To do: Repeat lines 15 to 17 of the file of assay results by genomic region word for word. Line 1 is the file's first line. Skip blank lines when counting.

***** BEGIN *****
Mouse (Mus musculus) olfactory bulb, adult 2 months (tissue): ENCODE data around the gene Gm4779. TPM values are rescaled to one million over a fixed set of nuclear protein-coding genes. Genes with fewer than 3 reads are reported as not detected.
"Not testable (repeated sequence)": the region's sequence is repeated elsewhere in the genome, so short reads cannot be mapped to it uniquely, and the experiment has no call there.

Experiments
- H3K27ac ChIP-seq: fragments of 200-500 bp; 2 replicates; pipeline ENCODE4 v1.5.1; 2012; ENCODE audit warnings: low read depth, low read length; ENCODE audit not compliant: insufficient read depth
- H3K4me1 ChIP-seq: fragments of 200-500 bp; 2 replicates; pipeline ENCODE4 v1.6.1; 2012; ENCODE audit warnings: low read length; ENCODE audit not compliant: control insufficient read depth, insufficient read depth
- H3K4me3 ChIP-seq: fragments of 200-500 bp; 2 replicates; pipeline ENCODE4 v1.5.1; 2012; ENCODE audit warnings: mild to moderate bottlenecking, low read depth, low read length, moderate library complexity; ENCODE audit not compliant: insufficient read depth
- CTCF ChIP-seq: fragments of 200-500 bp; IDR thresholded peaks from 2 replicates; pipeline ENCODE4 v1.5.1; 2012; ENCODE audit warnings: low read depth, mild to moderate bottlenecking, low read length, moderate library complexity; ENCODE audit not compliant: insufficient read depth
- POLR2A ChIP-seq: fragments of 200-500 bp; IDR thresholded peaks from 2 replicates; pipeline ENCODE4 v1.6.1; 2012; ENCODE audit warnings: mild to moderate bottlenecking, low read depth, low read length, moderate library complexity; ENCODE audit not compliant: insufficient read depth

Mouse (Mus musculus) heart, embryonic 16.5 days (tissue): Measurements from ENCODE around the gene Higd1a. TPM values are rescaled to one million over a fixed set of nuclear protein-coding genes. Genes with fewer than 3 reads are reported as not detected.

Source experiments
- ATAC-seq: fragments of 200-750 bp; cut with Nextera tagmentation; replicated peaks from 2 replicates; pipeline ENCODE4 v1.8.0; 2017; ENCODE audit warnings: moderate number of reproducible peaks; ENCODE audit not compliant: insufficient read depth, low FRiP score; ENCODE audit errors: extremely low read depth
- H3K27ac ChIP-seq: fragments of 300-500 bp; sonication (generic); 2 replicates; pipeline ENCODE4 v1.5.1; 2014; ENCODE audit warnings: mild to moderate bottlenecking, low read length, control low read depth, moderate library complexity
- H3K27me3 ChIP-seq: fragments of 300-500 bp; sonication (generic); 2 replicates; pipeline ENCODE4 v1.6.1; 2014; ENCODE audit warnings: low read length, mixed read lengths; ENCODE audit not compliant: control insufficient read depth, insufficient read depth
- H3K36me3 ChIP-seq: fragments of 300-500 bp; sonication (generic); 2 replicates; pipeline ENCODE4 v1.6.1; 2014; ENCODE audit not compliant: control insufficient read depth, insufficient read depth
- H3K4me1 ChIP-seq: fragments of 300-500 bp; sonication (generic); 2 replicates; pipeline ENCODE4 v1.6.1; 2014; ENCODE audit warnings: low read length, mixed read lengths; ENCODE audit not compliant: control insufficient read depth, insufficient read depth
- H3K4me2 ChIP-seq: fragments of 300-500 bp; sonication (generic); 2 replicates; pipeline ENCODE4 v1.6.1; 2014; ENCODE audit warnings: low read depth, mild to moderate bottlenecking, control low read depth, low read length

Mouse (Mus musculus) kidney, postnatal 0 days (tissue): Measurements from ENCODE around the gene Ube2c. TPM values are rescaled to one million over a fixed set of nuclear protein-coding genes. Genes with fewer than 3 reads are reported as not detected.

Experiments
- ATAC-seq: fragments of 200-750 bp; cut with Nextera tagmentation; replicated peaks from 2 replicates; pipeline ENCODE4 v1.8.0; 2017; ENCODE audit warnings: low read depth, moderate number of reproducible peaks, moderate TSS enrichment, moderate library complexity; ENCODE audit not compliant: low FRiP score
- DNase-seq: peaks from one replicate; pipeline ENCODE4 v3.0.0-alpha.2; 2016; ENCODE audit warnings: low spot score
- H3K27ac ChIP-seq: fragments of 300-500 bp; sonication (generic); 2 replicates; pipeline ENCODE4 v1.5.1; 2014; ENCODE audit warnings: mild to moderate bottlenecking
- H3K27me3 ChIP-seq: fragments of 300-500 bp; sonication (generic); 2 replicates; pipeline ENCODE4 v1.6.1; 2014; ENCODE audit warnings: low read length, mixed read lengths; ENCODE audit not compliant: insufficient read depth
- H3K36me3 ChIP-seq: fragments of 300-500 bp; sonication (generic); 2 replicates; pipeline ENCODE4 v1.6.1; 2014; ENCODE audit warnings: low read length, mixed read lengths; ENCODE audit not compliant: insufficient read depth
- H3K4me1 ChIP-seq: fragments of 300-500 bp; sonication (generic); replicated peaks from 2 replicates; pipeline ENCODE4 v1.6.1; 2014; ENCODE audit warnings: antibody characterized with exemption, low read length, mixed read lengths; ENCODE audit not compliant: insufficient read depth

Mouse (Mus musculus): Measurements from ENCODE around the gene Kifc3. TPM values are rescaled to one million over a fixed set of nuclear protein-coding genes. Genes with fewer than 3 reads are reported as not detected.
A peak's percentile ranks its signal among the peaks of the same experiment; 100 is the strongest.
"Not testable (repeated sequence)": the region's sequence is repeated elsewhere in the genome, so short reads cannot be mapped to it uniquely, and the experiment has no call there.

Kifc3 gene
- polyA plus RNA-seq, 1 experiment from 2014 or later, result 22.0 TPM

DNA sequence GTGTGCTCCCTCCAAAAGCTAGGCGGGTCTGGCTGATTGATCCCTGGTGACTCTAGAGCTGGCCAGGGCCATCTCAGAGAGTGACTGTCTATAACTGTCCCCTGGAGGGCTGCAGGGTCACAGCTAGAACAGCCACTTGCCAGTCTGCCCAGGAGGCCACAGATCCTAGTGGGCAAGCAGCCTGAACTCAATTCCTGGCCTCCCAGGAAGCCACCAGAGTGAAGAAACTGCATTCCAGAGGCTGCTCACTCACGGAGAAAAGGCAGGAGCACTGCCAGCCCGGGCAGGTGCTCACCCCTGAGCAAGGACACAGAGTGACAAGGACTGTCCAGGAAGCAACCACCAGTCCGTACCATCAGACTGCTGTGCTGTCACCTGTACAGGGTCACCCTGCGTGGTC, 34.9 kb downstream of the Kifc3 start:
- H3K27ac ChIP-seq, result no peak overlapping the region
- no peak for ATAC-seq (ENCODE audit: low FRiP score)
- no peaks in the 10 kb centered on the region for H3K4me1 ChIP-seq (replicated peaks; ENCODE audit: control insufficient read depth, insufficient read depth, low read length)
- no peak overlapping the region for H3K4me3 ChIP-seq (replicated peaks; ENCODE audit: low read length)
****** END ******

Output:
- H3K4me1 ChIP-seq: fragments of 300-500 bp; sonication (generic); 2 replicates; pipeline ENCODE4 v1.6.1; 2014; ENCODE audit warnings: low read length, mixed read lengths; ENCODE audit not compliant: control insufficient read depth, insufficient read depth
- H3K4me2 ChIP-seq: fragments of 300-500 bp; sonication (generic); 2 replicates; pipeline ENCODE4 v1.6.1; 2014; ENCODE audit warnings: low read depth, mild to moderate bottlenecking, control low read depth, low read length

Mouse (Mus musculus) kidney, postnatal 0 days (tissue): Measurements from ENCODE around the gene Ube2c. TPM values are rescaled to one million over a fixed set of nuclear protein-coding genes. Genes with fewer than 3 reads are reported as not detected.